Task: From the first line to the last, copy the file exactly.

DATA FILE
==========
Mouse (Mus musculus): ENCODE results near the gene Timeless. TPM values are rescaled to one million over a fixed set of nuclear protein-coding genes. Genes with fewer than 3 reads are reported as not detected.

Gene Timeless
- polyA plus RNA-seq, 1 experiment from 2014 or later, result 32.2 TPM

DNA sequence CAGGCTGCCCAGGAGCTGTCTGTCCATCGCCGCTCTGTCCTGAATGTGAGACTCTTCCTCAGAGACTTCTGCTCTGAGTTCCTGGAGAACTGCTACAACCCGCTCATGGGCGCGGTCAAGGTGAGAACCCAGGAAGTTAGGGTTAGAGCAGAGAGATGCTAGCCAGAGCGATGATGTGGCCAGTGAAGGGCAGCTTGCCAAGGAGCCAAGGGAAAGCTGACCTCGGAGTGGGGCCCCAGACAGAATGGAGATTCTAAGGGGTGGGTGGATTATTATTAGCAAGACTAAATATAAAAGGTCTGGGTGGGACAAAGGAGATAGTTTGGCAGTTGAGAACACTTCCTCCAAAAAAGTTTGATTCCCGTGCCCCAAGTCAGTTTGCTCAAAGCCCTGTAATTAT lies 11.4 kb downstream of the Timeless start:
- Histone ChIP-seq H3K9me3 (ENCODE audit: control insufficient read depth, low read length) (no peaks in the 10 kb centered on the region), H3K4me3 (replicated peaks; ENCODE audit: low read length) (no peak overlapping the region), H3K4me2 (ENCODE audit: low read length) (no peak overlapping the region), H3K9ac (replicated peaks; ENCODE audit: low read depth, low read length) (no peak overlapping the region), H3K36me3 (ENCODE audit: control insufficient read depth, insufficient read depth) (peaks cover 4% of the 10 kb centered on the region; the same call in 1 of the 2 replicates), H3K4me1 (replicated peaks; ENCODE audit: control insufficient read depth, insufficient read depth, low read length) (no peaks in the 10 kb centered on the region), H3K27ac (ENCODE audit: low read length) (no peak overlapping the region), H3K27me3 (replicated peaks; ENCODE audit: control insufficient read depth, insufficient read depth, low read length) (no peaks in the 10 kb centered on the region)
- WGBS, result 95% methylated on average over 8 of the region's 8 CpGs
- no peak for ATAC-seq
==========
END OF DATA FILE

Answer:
Mouse (Mus musculus): ENCODE results near the gene Timeless. TPM values are rescaled to one million over a fixed set of nuclear protein-coding genes. Genes with fewer than 3 reads are reported as not detected.

Gene Timeless
- polyA plus RNA-seq, 1 experiment from 2014 or later, result 32.2 TPM

DNA sequence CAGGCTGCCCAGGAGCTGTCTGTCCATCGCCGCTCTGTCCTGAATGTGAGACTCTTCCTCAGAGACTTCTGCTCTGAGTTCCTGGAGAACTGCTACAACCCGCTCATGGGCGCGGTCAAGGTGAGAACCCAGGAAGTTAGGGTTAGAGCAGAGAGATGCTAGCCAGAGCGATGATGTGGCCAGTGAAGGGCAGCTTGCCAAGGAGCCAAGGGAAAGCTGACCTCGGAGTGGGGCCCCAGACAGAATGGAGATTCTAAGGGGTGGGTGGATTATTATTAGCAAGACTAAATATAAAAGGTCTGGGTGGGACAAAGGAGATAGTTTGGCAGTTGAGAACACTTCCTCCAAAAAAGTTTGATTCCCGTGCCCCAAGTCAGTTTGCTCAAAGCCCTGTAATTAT lies 11.4 kb downstream of the Timeless start:
- Histone ChIP-seq H3K9me3 (ENCODE audit: control insufficient read depth, low read length) (no peaks in the 10 kb centered on the region), H3K4me3 (replicated peaks; ENCODE audit: low read length) (no peak overlapping the region), H3K4me2 (ENCODE audit: low read length) (no peak overlapping the region), H3K9ac (replicated peaks; ENCODE audit: low read depth, low read length) (no peak overlapping the region), H3K36me3 (ENCODE audit: control insufficient read depth, insufficient read depth) (peaks cover 4% of the 10 kb centered on the region; the same call in 1 of the 2 replicates), H3K4me1 (replicated peaks; ENCODE audit: control insufficient read depth, insufficient read depth, low read length) (no peaks in the 10 kb centered on the region), H3K27ac (ENCODE audit: low read length) (no peak overlapping the region), H3K27me3 (replicated peaks; ENCODE audit: control insufficient read depth, insufficient read depth, low read length) (no peaks in the 10 kb centered on the region)
- WGBS, result 95% methylated on average over 8 of the region's 8 CpGs
- no peak for ATAC-seq